June 14 – Rawlins to Boulder Wyoming

Having heard the weather report for today … winds from the South at 20-25 MPG and gusts as high as 40 MPH during the afternoon, we opted for an early start as the first 100 miles of our drive was due west … meaning the we'd be catching the winds on our beam!

Leaving our Rawlins Campground, Debbie wanted a picture of an "uniquely painted" motorhome.

Once back on I-80 …

the road stretching 10-miles plus into the distance …

and the landscape largely barren … with few signs of human interventions other than electricl poles, railroad tracks and never-ending fences lining both sides of the highway …

we were passed by several trucks with unusual and wide loads.

The first time we've seen 80 MPH speed limits, albeit we'll never get close to that speed.

Unfortunately, we were quickly all-too-aware of the winds long before being advised to do so by WDOT signs,

To make matters worse, road consruction on the eastbound lanes put all of that traffic on the westbound lanes. 

Betwen the winds and the additional air pressure from passing18-wheel semis and tandem trailers (which significantly outnumber the number of cars and small trucks on this section of road) driving was a challenging and exausting exercise.


We passed over the      

not once but twice!

We're confused!

As we traveled west, the landscape slowly morphed from endless sage brush …

to more rugged cliffs through which the road wound as we neared Rock Springs (a real town with a population was 23,036 making it the 5th most populated city in the state of Wyoming).

Other sights along the way included two huge trains,

a Fireworks store in the middle of nowhere,

while other gas stations, cafes and businesses just off the Interstate had folded years ago,

a homestead … with an oil storage area in the distance ,

a rusting water tower,

remnants of potash mining operations,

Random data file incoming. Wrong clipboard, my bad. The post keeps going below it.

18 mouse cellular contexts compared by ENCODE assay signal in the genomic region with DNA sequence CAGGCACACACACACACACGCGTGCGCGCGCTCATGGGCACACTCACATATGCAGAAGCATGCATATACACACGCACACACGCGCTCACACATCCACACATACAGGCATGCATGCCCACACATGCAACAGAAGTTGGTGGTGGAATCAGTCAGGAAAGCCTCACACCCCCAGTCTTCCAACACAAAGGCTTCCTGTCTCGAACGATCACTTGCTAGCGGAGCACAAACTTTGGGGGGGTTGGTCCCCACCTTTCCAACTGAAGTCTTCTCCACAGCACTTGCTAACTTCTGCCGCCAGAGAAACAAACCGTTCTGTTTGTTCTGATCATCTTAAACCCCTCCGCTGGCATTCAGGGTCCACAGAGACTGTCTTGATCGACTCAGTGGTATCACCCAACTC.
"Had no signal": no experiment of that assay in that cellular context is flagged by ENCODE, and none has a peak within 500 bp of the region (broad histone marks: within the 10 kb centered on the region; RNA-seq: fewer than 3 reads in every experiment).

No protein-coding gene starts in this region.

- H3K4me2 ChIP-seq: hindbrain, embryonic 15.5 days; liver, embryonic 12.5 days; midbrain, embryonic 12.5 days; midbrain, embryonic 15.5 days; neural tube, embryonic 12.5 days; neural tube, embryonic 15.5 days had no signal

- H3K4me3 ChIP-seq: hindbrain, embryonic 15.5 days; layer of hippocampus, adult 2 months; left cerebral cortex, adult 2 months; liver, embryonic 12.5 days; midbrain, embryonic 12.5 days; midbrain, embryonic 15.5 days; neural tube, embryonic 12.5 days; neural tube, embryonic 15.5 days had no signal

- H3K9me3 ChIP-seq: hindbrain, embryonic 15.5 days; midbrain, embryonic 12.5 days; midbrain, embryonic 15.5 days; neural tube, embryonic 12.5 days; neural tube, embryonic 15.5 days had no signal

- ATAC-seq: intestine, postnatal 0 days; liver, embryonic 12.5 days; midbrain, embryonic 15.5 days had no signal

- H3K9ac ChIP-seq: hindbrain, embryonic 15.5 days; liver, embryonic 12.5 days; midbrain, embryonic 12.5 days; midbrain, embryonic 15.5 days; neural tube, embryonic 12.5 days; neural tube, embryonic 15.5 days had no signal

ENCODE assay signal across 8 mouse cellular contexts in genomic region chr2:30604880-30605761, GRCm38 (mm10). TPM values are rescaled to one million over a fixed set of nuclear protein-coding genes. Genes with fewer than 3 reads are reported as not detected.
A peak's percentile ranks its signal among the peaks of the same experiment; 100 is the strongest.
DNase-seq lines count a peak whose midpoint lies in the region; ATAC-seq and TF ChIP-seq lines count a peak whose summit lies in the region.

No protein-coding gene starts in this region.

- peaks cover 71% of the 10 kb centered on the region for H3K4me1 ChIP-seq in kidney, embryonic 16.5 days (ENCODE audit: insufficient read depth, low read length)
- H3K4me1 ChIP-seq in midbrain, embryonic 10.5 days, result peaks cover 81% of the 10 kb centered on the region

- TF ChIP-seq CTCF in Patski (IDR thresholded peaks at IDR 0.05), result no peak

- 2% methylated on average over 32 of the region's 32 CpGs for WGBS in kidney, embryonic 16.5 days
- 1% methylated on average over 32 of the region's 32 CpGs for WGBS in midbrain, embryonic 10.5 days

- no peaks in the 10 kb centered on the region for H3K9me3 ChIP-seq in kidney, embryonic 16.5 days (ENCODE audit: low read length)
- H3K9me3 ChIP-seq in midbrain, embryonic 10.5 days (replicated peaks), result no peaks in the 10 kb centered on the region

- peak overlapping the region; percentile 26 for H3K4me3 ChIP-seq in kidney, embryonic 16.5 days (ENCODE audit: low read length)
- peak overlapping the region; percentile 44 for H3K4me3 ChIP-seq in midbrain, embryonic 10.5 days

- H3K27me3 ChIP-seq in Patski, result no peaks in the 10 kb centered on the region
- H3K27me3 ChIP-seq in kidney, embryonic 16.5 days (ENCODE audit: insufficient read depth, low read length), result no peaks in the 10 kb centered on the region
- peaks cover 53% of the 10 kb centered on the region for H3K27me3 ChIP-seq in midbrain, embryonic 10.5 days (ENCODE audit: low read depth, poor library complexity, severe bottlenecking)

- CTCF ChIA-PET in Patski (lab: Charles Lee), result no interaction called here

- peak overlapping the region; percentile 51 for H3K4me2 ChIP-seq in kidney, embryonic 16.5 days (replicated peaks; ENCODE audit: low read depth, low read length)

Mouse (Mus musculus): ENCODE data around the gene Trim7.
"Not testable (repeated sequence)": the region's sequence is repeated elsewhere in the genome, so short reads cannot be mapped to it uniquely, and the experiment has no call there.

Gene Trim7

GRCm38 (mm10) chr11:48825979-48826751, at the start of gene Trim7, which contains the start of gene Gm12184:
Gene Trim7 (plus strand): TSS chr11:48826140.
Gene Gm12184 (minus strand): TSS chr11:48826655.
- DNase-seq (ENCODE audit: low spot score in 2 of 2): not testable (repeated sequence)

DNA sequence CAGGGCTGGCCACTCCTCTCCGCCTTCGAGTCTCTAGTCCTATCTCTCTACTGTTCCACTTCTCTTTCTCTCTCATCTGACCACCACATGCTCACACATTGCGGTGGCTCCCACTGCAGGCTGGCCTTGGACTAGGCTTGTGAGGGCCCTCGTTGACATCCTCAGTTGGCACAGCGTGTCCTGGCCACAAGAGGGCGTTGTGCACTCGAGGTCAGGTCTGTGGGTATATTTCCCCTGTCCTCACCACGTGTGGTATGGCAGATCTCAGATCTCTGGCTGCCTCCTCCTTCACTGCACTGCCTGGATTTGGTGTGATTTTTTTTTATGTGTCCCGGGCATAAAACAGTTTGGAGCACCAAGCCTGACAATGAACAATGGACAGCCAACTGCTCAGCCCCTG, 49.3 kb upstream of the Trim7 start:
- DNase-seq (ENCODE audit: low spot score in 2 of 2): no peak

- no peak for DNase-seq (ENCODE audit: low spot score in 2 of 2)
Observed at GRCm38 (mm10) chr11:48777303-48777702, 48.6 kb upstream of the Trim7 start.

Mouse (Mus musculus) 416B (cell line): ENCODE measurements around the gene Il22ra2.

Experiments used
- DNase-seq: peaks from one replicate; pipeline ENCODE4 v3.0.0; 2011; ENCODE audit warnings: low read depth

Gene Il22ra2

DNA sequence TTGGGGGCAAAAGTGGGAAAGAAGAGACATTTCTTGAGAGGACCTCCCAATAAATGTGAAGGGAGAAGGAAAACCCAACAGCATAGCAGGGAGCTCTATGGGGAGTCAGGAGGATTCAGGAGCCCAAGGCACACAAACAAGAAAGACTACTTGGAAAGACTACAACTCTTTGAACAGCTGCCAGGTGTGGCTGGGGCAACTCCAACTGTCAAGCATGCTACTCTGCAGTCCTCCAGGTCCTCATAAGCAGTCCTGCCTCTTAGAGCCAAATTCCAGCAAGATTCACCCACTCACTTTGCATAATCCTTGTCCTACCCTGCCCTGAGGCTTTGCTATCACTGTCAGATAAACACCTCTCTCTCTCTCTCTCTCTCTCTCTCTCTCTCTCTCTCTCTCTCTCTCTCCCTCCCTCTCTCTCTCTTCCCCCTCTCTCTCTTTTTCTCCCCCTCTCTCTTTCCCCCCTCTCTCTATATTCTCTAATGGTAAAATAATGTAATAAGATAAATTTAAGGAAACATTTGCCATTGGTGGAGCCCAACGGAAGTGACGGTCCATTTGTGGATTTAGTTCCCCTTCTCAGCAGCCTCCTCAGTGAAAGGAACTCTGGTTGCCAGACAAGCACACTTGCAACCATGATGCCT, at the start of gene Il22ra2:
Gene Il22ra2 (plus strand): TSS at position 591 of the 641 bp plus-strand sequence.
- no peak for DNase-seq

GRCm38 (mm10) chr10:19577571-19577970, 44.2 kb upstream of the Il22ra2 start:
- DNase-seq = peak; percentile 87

an ad for a 75-cent ice cream cone (if you're willing to drive 50 miles for it),

the first bridge we went under since entering Wyoming,

and at a rest area where flags attested to the wind conditions

and several familes of prarie dogs had taken over one area.

There was also a sign warning visitors not to wander off paved areas.

Nearing Rock Springs, there was a generating plant.

We hit Walmart for groceries and a Flying J station for gas in Rock Springs before heading north on U.S. 191…  initially through more barren landscape, paralleling a butte to the west.

An occasional large home can be spotted… miles from anything.

while other homes have seen better days

It also seems that some sort of RV can be found in the driveways of the vast majority of homes, irrespective of the size or apparrent value of the properties.

U.S. 191 contines for miles and miles

through plains with forests of low lying sagebrush.

Typical of the very few "metropolises" along the route.

The flags continued to bear witness to the strength of the winds buffeting our coach.

We finally neared … if you can call 20-plus miles near … the Wind River Range which we'd first seen in the distance while still on I-80.

The Wind River Range is a part of the Rocky Mountains in western Wyoming.  The range runs roughly NW-SE for approximately 100 miles . The Continental Divide follows the crest of the range and include Gannett Peak, which at 13,804 feet, is the highest peak in Wyoming. There are more than 40 other named peaks in excess of 13,000 feet. With the exception of the Grand Teton in the Teton Range, the next 19 highest peaks in Wyoming after Gannett are also in the Winds.

Then there are the Pronghorn Antelopes which we've seen along the way.

At one point, Debbie had seen enough landscapes and focused on the shapes of animals she saw in some of the cumulus clouds.


This evening we are in Boulder, Wyoming …western part of the state about midway between the Utah border to the south and Tetons to the north.

with views from our site of the Wind River Mountains, some peaks topping 12,000'.

Note the trees blowing in the wind

Late this afternoon, the winds are gusting to 35 MPH and not expected to abate all that much over night.  We are also looking at morning temperaterus in the mid-40os.  And with one of the longest mileage days facing us tomorrow, we'll need to be on the road well before the thermometer gets into the 50os!


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